Lots of tourists think Schengen is just the name of a visa. They don't realize it's a small border town in Luxembourg that has become a symbol of borderless travel in the EU. But the place itself is worth a visit.
At the mid-point of the Moselle River, which winds its way through the heart of Europe, is a place where three countries meet: Luxembourg, Germany, France. It was here, almost 34 years ago, where the idea of a Europe without borders was born.
Many people are familiar with the Schengen Agreement, which allows free movement of people and goods between the 26 member states in Europe. Those with a Schengen Visa can travel freely to more than half the European continent.
But have you ever stopped and thought about Schengen as a place?
Who knows, perhaps you will decide to make this pastoral wine-growing village in Luxembourg your next weekend getaway.
Not just a historic agreement
As you may have guessed, the Schengen Agreement gets its name from the small village in Luxembourg where the treaty was first signed in June 1985, between Belgium, France, West Germany, Luxembourg, and the Netherlands.
The location in Luxembourg at the tripoint with France and Germany was a symbolic choice, as it's sort of a miniature version of Europe. There was no better place to commit to the idea of open borders than at the junction of three. By doing this, the initial signatories dedicated themselves to their cause and showed what they hoped to achieve.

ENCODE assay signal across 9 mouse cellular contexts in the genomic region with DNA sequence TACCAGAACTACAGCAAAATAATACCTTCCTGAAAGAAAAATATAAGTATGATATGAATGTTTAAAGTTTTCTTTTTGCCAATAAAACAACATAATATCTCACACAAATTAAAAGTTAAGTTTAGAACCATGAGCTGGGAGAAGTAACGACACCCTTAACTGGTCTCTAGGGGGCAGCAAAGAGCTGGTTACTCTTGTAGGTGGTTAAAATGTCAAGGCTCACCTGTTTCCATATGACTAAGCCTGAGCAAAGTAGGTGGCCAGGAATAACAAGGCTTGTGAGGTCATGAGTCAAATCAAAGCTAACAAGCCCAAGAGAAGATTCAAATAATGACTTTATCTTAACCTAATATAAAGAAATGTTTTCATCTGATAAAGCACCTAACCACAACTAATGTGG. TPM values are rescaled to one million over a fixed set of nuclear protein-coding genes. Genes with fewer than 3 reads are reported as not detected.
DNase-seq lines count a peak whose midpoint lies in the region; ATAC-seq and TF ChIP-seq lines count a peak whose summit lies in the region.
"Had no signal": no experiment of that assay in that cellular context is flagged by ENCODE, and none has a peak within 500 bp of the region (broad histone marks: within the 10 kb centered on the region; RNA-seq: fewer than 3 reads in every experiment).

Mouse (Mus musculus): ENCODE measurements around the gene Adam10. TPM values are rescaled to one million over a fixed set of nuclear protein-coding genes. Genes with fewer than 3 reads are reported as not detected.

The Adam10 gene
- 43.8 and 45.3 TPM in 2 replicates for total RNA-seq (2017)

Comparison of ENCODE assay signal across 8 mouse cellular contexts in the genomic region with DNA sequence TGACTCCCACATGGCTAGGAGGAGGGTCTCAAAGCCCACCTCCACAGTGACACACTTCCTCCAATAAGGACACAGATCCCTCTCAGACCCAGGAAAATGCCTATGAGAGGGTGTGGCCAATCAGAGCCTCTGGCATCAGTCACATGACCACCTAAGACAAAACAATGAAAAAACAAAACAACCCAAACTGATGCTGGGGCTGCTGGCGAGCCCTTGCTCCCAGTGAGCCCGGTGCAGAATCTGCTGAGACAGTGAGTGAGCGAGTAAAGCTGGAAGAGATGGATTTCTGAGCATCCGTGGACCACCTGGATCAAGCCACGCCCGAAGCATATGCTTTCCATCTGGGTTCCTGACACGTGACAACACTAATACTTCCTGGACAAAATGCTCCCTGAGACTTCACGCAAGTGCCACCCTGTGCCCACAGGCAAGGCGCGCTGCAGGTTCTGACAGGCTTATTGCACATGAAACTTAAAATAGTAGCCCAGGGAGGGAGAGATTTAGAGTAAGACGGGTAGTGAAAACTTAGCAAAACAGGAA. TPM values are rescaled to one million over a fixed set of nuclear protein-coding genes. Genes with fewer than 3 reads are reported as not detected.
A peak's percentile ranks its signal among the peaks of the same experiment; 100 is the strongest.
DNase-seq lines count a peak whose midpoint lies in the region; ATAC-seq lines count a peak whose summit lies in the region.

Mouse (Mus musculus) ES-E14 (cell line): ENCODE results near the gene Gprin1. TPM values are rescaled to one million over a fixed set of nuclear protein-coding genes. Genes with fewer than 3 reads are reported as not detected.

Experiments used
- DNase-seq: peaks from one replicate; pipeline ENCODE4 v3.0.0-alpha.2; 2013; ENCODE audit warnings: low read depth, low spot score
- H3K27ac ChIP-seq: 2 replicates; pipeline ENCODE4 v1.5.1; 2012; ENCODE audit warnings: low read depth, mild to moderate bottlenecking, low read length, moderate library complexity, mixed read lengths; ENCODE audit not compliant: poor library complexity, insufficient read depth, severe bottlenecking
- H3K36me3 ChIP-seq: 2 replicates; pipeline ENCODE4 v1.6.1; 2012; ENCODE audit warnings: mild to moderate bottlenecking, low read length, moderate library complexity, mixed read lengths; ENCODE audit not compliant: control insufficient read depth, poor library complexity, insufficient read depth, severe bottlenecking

Back then, however, the notion of free movement between European countries was considered revolutionary.
"This idea of open borders was a bit of a utopia. In 1985, you could not imagine that there would be open borders, especially between Germany and France. This was quite extraordinary," Martina Kneip, director of the European Museum Schengen, told DW.
Around 40,000 visitors come to Schengen every year, to see the small Luxembourg border town that has become a symbol of borderless travel in the EU.
For many, the main destination is the European Museum Schengen.
Out front, the "Columns of Nations" symbolically represent each of the 26 countries in the Schengen Area with a metal star sculpture. On the rest of the square, flags of all the member countries wave in the wind.
Inside, visitors can witness the significance of the Schengen Agreement and its impact and legacy across Europe and the world through interactive displays and archival footage. In a glass case against the back wall, there are 30 customs officers' service caps from across Europe, reminding visitors of the formalities that cross-border travel once entailed.
The museum is not just there to inform its visitors, it serves as a symbol for a unified Europe and a common European identity. Museum director Kneip, originally from Freiburg, a city in Germany's southwest, located close to France and Switzerland, is a firm believer of this: "There's a danger if people take [the Schengen Agreement] for granted. It's not a given – you have to work on it every day and that is really something we have to do to prevail."
Trekking without borders
The area around Schengen offers so much more than merely a European history lesson. Its rolling countryside is a great destination for day hikes. I chose a roughly three-hour loop hike called "Schengen without borders", which promised to showcase all the countries at the border triangle.